Did you see the news on chronic pain medications?

As a neuromechanical practitioner the chances are you see quite a lot of people who are in chronic pain and so the chances are you might have heard about the recent NICE guidance on chronic pain.

Nice NICE summary here ;o)…..http://www.pulsetoday.co.uk/news/gps-should-not-prescribe-opioids-for-chronic-pain-says-nice/20041262.article

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I found the guidance and the commentary around it fascinating.

Fascinating because so much of it is so blindingly obvious to anyone who truly understands how the human body functions as a whole.

Fascinating it takes a whole committee of Doctors and researchers years of reviewing research to tell GP’s that the endless repeat prescription of opioids and NSAID’s might do patients harm.

Fascinating because they are suggesting GP’s should clearly explain the benefits and risks of the drug to the patient (the fact they are having to tell GP’s to do this should tell us something in itself).

In fairness to GP’s, they have often little else to offer via the NHS currently and as discussed before patients have completely unrealistic expectations of what the medical system can do for them.

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I would not want to be a GP on the receiving end of a verbal tongue lashing from patients expecting a pill to cure them of chronic pain created by a lifetimes poor habits.

Or even worse trying to convince a patient to wean off years of 4 hourly supplies of NSAID’s and opioids.

The bottom line is the current medical model is based on an acute setting (like infection or trauma) and applying these a chronic setting works poorly.

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You will be well aware that NSAID’s can cause gastric ulcers via a reduction in production of the thick gastric mucous that should stop us digesting ourselves.

The stomach (and colon) has a thick inner mucous layer and a thin outer layer. Even then with two layers the NSAID’s stop production enough that eventually the acid can create an ulcer.

However in the small intestines, the thick inner mucous is absent leaving only a thin outer layer next to the epithelium.

The reason?

You need to absorb your food into the blood to get nutrients, so it has to be thin enough to allow your broken down food to permeate the cell lining.

But the trade off is it also leaves it very vulnerable to becoming too permeable aka a “leaky gut”.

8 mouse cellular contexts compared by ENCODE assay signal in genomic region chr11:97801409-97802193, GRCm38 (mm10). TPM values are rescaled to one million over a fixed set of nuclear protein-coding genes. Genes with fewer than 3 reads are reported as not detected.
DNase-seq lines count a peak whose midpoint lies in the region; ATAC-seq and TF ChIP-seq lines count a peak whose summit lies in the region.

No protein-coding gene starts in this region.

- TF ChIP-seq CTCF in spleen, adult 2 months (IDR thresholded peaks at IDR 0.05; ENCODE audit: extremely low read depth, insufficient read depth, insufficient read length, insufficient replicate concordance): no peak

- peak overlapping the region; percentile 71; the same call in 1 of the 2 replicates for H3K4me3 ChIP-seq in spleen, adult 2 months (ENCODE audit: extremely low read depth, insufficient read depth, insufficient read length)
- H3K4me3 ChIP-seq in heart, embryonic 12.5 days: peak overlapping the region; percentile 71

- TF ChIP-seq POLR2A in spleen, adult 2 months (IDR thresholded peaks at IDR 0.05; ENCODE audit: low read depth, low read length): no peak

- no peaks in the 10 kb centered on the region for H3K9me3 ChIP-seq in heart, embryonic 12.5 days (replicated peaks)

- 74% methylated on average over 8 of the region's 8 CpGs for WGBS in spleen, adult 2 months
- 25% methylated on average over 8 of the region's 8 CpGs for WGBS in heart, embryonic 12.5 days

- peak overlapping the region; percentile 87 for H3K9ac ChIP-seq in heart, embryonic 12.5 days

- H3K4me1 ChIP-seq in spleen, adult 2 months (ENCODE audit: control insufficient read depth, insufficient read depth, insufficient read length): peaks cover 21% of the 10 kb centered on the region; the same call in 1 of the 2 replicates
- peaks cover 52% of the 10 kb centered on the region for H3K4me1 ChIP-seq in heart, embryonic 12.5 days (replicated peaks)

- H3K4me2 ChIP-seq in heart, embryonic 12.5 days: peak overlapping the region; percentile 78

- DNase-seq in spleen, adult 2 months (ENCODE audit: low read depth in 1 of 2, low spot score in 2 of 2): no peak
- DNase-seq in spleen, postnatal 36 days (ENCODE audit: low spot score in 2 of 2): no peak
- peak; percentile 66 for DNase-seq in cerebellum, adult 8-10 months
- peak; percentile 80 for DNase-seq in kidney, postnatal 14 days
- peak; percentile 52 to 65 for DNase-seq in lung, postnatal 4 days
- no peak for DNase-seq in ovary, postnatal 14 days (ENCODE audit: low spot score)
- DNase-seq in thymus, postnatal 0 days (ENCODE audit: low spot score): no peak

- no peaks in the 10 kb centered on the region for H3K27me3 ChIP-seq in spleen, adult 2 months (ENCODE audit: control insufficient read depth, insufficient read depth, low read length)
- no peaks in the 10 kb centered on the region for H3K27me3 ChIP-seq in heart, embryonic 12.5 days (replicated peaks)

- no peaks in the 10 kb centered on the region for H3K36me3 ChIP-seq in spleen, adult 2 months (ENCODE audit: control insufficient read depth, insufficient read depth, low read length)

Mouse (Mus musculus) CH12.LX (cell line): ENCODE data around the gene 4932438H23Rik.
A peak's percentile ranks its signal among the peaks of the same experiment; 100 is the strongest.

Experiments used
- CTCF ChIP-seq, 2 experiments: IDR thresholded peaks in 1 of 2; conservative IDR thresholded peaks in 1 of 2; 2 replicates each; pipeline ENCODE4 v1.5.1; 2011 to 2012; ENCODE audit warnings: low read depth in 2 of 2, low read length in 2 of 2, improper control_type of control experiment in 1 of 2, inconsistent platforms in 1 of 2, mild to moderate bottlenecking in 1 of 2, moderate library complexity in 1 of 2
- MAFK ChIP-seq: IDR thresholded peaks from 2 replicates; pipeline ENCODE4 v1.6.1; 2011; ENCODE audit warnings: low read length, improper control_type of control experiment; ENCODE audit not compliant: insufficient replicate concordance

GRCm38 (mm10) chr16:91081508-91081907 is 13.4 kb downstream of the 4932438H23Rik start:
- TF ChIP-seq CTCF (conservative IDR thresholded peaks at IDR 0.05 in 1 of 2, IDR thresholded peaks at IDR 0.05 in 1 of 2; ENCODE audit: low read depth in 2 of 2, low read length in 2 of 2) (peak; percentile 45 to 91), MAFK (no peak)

So while over a weeks, months, maybe years (maybe never) NSAID’s can reduce the gastric mucosa and help create an ulcer, in the small intestines they can induce increased permeability in 24 hours.

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This means effectively the barrier between the outside and your inside (remember the gut is technically a long hollow tube running through you and isn’t technically inside you per se) is now leaky and flooding your blood stream with things that’s simply shouldn’t be there.

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Partially digested food, pathogenic bacteria, toxins all haemorrhaging into the blood stream and the immune system recognises these should not be present and attacks accordingly.

This is why a leaky gut leads to a sustained low grade inflammatory response (response is a key word here, it is an immune response because of something or against something, it is not simply “chronic inflammation” as I was taught)

Our ancient immune system thinks we are under threat and responds in the only way it knows how.

This is the basis of food intolerances or sensitivities, immunoglobulins (IgA, IgG) targeted against food.

This all creates a vicious cycle.

Untreated neuromechanical dysfunction and connective tissue failure (macro and micro) in the presence of a sustained low grade inflammatory response (both systemically and neurologically), leads to pain, pain leads to NSAID’s, which leads to a leaky gut, which leads to more inflammation, leads to more NSAID’s/opioids/paracetamol, leads to more side-effects too numerous to discuss here, leads to more pain – repeat until they arrive at the pain clinic to be told it is “all in their head”.

In my opinion this is often best broken with metabolic intervention targeted at restoring keystone nutritional deficiencies that prime the immune system for inflammation and the nervous system for pain, plus removing the drivers of inflammation (usually food, infections and toxins) combined with high quality neuromechanical care and exercise.

ACTION TO TAKE

– Try printing the NICE guidance off and highlighting some key points for patients – they need to take ownership of their health, if it fails they are the ones to suffer.

– Encourage patients onto a modified mediterranean diet – lots of plants of different colours, high quality protein and fats, and ideally trial a removal of gluten and dairy for 2 weeks.

– Get them moving, motion is lotion and all that.

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